Sarah Hood Salomon: Scratched
This week are featuring work seen at the Los Angeles Center of Photography Exposure Reviews.
Some of the most effective photography projects around climate change and the environment use new methodology to call attention to what we are losing. Sarah Hood Salomon shared a project, Scratched, that allowed her to draw us in with the beauty in her images and then make us reconsider what we are looking at with the intervention of mark making–scratching and wounding the surface of the images to speak to the imminent destruction of these forests. She continues and expands her exploration of subject with sculptural objects, photographs that have been sliced and put behind resin. In a sense, she is creating a mirrored destruction of her photographs to the landscapes that will soon cease to exist
Sarah Hood Salomon is a fine art photographer whose work challenges the definition of a photograph, explores its dimensions, and questions its ability to represent the ever-changing nature of the world in a two dimensional plane. Her award-winning images have been exhibited in numerous solo and group shows across the country. She is a photography judge, curator, educator, and author. She received her Master’s Degree in photography through Maine Media College. Sarah’s work is represented by the Multiple Exposures Gallery in Alexandria, VA.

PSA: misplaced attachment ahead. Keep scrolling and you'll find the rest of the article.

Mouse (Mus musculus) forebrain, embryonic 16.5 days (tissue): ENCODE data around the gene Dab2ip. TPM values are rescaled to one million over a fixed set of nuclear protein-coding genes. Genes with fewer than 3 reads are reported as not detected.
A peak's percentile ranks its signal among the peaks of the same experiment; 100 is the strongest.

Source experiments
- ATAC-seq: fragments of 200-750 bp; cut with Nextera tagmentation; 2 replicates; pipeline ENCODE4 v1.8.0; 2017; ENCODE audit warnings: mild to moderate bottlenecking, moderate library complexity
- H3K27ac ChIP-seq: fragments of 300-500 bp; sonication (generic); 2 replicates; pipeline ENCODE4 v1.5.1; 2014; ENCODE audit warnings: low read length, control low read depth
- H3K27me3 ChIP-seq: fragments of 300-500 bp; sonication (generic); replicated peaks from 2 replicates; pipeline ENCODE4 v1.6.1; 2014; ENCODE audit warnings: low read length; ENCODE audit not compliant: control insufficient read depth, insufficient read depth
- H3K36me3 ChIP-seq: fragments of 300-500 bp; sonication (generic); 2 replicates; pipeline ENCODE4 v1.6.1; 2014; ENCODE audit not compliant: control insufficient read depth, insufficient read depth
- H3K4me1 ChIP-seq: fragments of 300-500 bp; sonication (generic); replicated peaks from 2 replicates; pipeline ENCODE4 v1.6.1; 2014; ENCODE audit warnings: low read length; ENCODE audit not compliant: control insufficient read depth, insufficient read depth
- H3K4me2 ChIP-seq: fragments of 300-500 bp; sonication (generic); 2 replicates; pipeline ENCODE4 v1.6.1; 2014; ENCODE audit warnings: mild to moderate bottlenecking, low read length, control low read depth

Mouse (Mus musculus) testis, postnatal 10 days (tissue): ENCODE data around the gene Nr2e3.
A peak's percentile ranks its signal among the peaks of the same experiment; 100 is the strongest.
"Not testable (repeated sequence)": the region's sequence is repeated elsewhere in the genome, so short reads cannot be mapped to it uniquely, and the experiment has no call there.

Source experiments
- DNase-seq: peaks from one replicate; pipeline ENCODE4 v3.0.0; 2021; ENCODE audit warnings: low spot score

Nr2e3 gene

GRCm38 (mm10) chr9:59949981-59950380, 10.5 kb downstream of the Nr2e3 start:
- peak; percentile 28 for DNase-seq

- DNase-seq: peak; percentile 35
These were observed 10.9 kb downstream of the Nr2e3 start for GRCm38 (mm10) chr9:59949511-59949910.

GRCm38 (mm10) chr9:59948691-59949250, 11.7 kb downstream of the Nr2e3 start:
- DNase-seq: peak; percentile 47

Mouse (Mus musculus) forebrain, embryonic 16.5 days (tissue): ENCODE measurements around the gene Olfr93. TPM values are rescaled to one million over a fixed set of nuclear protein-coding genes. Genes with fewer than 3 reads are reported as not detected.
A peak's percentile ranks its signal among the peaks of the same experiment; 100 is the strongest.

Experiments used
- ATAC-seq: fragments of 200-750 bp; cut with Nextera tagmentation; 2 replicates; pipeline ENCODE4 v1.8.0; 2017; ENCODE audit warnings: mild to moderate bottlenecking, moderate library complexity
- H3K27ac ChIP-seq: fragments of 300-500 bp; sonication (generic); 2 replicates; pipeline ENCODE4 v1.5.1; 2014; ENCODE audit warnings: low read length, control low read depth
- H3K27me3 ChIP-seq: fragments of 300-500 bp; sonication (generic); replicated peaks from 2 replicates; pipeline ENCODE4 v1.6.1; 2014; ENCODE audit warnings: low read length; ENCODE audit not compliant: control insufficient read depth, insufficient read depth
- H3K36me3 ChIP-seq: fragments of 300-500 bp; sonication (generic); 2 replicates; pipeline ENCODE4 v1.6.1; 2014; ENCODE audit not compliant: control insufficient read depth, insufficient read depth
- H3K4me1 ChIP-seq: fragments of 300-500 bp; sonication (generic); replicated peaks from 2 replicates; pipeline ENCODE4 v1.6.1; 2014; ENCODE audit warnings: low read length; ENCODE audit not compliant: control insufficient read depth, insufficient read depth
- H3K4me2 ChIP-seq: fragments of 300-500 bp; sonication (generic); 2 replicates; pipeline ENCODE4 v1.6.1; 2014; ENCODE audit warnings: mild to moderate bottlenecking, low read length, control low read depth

Climate change and urbanization have created enormous challenges for the survival of our forests, and the ever expanding human population has severely limited the amount of natural habitats. These photographs were taken on properties that are about to be developed – the trees in the pictures will soon be destroyed. In response to their imminent destruction, I purposely scratch and remove the ink from digital photographs. The powdered ink is then mixed with resin to create sculptural forms. I also disrupt the images by slicing the photographs and using these strands to create three dimensional forms. The original images are unrecognizable and can’t be reconstructed, just as landscapes altered by humans can’t be reassembled.
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